Legal Q&A: The Cricket World Cup and extension of hours

By Poppleston Allen

- Last updated on GMT

Coming into form: the Cricket World Cup could help you draw more customers
Coming into form: the Cricket World Cup could help you draw more customers
The latest legal Q&A from specialist licensing solicitors Poppleston Allen addresses the necessary licensing checks before showing the Cricket World Cup and extended bank holiday hours.

Is it cricket?

Q: My pub is getting increasingly popular with cricket fans and I am looking at showing some of the Cricket World Cup live outside this summer in my garden. I’ve got the required TV and Sky licences, although I know that showing live sports doesn’t require a premises licence, from a licensing point of view are there specific checks I should make?

A: It seems you have the required licences in place to show the live cricket matches. From a premises licence point of view, although showing of live TV is not a licensable activity, it is important to check your existing permissions to ensure there are no conditions that restrict how you wish to operate the garden.

For example, check to see if the garden is licensed for alcohol sales on your licensing plans or, if not, make sure you have permission for ‘off-sales’ as well as ‘on-sales’ to allow customers to consume drinks outside, and that there are no restrictions as to customers using the external area such as time limits, capacity, the requirement of waiter/waitress service and use of polycarbonates, toughened glass or other specific types of drinking vessels in external areas. Finally, be mindful that if your customers attend in numbers and become loud then there is a risk of disturbing your neighbours and complaints being made either to you or to the local authority – even with cricket fans. A risk assessment and appropriate measures to prevent this should be considered.

Extension of hours

Q: With late May bank holiday on the way, and given the great summer we had last year, I would like to make the most of that weekend. I have reviewed my premises licence and it does not allow me to trade beyond midnight Friday to Monday and, ideally, I would like to trade later over the whole bank holiday weekend. I know I can submit a variation of my premises licence to extend my hours permanently but any application won’t be granted in time for this bank holiday – are there any other options?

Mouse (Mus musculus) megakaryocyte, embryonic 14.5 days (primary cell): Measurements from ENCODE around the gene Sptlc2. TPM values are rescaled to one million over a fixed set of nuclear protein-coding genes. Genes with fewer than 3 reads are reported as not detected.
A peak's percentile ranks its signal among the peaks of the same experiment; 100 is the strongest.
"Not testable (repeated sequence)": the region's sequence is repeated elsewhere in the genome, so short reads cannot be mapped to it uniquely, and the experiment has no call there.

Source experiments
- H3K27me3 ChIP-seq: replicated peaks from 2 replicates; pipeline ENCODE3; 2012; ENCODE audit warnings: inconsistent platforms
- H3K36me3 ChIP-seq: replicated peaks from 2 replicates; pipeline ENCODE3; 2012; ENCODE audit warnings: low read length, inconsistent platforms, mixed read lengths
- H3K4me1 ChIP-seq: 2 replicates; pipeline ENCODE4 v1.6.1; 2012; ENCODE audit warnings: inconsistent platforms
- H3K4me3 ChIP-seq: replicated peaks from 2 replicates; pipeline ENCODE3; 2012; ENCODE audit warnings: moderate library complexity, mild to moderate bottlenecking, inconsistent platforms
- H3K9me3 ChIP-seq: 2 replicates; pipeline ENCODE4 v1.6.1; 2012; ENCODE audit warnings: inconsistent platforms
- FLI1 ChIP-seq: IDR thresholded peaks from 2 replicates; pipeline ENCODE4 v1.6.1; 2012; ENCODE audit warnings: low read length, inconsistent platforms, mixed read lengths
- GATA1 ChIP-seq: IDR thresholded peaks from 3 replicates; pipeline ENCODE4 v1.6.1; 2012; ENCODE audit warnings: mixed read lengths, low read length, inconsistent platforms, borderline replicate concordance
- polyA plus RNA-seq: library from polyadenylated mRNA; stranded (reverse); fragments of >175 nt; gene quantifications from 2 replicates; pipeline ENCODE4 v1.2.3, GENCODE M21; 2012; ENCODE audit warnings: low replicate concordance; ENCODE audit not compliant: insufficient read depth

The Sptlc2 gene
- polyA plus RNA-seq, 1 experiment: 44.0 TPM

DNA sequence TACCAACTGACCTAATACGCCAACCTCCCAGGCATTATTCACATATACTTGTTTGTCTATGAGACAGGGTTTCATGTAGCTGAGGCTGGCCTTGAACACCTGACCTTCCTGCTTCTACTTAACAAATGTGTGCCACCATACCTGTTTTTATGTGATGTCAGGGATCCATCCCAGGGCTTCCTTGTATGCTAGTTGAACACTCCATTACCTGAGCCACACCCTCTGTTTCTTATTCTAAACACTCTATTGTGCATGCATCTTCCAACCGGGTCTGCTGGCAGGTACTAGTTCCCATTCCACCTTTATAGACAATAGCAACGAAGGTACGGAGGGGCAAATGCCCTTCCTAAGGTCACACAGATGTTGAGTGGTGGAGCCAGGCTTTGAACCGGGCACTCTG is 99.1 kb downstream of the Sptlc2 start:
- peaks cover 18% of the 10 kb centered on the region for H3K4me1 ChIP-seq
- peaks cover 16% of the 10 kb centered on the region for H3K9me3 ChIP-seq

A: It is worth checking the terms of your premises licence as, although you may not have standard hours beyond midnight on Friday to Monday generally, there may be additional permissions, called non-standard timings on your licence that may permit you to trade later over the bank holiday weekend.

If you do not have any relevant non-standard timings on your premises licence for you to trade later on such notable days, or you do have later hours on notable days but there are restrictive conditions that prevent you from operating how you would like to. You are right in that there is the option for you to permanently amend this by applying for a variation of your premises licence. However, due to the 28-day consultation period, the day after the application is submitted to the licensing authority, if the application is granted it would be after the late May bank holiday.

However, there may be a ‘temporary fix’. You can lodge a (standard or late) temporary event notice (TEN) to effectively temporarily extend your trading hours over that bank holiday weekend.

A TEN needs to be submitted to the licensing authority, police, and environmental health department (or the licensing authority only if you are using the online service, as they then serve the other authorities).

A standard TEN needs to be received 10 clear working days prior to the date of the event and a late TEN at least five clear working days (but no more than nine working days) before the date of the event.

There are relevant restrictions involved and it would be prudent to seek legal advice or speak with your local licensing authority officer prior to submitting a TEN if in any doubt.

For any legal enquiries please visit Poppleston Allen's website​.

Related topics: Licensing law

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